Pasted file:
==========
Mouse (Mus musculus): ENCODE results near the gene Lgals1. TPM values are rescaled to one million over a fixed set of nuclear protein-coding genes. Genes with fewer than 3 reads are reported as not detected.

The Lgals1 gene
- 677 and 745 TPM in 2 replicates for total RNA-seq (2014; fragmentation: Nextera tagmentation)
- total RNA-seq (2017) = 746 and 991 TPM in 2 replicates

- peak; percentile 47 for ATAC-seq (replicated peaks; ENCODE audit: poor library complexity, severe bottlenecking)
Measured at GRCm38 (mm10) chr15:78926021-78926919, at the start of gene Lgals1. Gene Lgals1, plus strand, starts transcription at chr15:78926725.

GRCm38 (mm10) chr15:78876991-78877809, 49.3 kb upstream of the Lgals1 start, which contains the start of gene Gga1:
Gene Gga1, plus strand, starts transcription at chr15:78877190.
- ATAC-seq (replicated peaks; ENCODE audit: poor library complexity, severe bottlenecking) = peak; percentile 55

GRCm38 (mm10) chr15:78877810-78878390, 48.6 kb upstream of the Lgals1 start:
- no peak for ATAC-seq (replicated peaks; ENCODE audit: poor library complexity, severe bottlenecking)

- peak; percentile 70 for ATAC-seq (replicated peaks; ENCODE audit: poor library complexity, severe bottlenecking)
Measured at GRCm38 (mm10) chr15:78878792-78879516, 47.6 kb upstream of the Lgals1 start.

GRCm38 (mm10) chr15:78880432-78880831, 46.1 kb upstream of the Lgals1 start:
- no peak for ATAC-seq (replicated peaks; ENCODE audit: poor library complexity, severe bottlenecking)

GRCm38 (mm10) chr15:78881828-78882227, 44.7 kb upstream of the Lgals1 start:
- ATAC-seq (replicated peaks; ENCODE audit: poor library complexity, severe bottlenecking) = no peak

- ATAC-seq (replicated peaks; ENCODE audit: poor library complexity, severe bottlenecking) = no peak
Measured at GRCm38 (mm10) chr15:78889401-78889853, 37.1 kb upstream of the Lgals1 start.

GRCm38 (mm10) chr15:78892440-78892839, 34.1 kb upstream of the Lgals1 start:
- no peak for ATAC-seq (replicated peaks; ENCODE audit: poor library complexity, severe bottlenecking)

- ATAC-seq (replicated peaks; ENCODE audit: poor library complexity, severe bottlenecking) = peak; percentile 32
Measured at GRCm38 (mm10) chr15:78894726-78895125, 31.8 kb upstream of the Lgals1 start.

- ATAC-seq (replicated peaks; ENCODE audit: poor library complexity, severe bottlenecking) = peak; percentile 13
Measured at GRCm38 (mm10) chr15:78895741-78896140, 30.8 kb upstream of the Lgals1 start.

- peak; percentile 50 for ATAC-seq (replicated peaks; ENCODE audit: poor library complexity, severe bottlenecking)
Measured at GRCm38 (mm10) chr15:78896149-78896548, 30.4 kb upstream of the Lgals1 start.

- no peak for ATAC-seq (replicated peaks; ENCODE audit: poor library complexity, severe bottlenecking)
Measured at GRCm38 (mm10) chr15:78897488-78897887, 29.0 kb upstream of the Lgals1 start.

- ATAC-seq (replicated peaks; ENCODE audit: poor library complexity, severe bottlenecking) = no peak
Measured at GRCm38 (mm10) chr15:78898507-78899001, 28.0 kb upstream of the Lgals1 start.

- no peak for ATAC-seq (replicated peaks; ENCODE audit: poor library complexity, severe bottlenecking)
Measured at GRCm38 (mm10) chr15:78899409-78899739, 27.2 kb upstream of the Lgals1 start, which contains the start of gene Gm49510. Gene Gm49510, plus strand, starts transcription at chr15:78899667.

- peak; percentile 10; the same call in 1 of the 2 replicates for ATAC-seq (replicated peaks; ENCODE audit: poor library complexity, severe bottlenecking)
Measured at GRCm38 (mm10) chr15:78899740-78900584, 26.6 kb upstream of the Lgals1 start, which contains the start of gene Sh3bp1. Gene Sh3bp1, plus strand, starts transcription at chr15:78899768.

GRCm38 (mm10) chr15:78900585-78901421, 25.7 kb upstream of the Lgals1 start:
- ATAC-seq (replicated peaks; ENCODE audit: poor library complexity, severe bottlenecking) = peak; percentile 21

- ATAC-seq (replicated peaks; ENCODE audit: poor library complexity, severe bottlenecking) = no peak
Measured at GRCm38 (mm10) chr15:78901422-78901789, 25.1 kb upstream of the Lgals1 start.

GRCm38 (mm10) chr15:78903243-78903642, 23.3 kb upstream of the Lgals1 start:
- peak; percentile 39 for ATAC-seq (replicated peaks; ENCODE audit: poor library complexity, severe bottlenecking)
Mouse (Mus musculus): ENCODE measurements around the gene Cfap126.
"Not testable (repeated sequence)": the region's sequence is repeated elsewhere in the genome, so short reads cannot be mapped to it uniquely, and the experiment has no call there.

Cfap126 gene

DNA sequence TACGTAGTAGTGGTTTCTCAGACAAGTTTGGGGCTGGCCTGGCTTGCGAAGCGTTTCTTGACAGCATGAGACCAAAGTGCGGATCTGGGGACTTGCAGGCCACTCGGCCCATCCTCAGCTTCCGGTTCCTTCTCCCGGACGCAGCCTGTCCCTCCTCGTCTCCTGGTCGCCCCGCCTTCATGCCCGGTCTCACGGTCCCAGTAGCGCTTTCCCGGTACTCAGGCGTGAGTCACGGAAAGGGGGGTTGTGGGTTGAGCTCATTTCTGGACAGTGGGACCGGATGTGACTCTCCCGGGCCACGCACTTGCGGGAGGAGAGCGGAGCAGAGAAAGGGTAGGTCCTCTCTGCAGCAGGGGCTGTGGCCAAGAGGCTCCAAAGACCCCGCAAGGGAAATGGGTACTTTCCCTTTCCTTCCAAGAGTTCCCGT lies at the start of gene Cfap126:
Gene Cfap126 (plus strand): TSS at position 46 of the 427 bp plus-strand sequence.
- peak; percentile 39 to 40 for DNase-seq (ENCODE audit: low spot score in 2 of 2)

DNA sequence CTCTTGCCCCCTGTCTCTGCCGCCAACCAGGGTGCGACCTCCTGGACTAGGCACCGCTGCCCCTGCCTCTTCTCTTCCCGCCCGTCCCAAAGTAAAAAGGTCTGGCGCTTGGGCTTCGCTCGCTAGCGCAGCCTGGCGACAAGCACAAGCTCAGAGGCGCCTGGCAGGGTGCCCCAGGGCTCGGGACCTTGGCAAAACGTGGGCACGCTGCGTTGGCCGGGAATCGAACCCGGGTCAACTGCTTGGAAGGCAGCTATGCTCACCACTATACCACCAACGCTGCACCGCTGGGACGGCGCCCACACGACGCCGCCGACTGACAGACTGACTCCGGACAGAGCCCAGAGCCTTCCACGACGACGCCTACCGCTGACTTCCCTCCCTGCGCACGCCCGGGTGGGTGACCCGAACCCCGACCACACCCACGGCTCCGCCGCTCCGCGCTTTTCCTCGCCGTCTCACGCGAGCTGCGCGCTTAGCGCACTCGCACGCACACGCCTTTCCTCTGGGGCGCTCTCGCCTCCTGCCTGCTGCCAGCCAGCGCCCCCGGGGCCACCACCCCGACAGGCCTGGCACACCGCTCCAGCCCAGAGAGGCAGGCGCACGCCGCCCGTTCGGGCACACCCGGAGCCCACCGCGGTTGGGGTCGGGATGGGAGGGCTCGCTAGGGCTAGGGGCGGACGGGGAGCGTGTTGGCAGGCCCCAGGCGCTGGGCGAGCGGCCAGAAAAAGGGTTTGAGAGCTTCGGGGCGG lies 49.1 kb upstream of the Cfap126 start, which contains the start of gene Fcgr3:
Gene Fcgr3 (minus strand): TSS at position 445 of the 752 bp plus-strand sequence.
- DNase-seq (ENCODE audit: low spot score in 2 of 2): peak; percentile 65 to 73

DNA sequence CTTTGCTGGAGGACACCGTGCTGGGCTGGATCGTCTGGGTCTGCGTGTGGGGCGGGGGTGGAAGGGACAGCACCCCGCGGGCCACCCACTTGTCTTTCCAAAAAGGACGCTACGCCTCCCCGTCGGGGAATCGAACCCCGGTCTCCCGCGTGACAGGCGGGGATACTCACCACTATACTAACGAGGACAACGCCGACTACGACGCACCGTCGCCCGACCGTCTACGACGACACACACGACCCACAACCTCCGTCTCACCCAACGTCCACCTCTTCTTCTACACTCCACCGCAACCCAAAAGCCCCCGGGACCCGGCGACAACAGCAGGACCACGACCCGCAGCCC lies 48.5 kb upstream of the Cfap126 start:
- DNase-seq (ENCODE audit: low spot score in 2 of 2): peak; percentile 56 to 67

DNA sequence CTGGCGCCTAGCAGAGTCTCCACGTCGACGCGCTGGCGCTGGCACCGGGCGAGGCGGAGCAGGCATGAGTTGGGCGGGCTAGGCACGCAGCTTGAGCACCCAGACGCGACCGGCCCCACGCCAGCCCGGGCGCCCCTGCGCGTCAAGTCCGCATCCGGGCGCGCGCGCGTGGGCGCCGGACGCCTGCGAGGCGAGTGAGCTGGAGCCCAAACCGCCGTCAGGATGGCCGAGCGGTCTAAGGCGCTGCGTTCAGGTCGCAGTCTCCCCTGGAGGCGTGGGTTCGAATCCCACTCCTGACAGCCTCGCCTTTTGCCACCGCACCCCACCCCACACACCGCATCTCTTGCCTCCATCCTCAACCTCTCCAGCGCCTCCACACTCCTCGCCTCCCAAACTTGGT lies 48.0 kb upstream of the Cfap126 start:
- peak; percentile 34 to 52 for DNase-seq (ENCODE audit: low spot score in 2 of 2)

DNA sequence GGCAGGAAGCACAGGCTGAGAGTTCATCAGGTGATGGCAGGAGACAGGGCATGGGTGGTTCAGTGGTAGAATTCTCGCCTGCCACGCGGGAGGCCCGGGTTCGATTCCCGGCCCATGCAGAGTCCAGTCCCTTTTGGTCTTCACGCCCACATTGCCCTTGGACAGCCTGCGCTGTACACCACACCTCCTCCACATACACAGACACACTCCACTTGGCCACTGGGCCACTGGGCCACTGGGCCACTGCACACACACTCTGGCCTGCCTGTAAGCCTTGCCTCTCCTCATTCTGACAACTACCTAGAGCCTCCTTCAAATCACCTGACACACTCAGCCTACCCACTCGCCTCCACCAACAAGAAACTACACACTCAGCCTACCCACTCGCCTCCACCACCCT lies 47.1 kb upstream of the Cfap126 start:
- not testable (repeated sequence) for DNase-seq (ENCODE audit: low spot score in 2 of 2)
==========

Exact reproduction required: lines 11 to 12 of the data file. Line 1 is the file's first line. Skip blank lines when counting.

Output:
- no peak for ATAC-seq (replicated peaks; ENCODE audit: poor library complexity, severe bottlenecking)

- peak; percentile 70 for ATAC-seq (replicated peaks; ENCODE audit: poor library complexity, severe bottlenecking)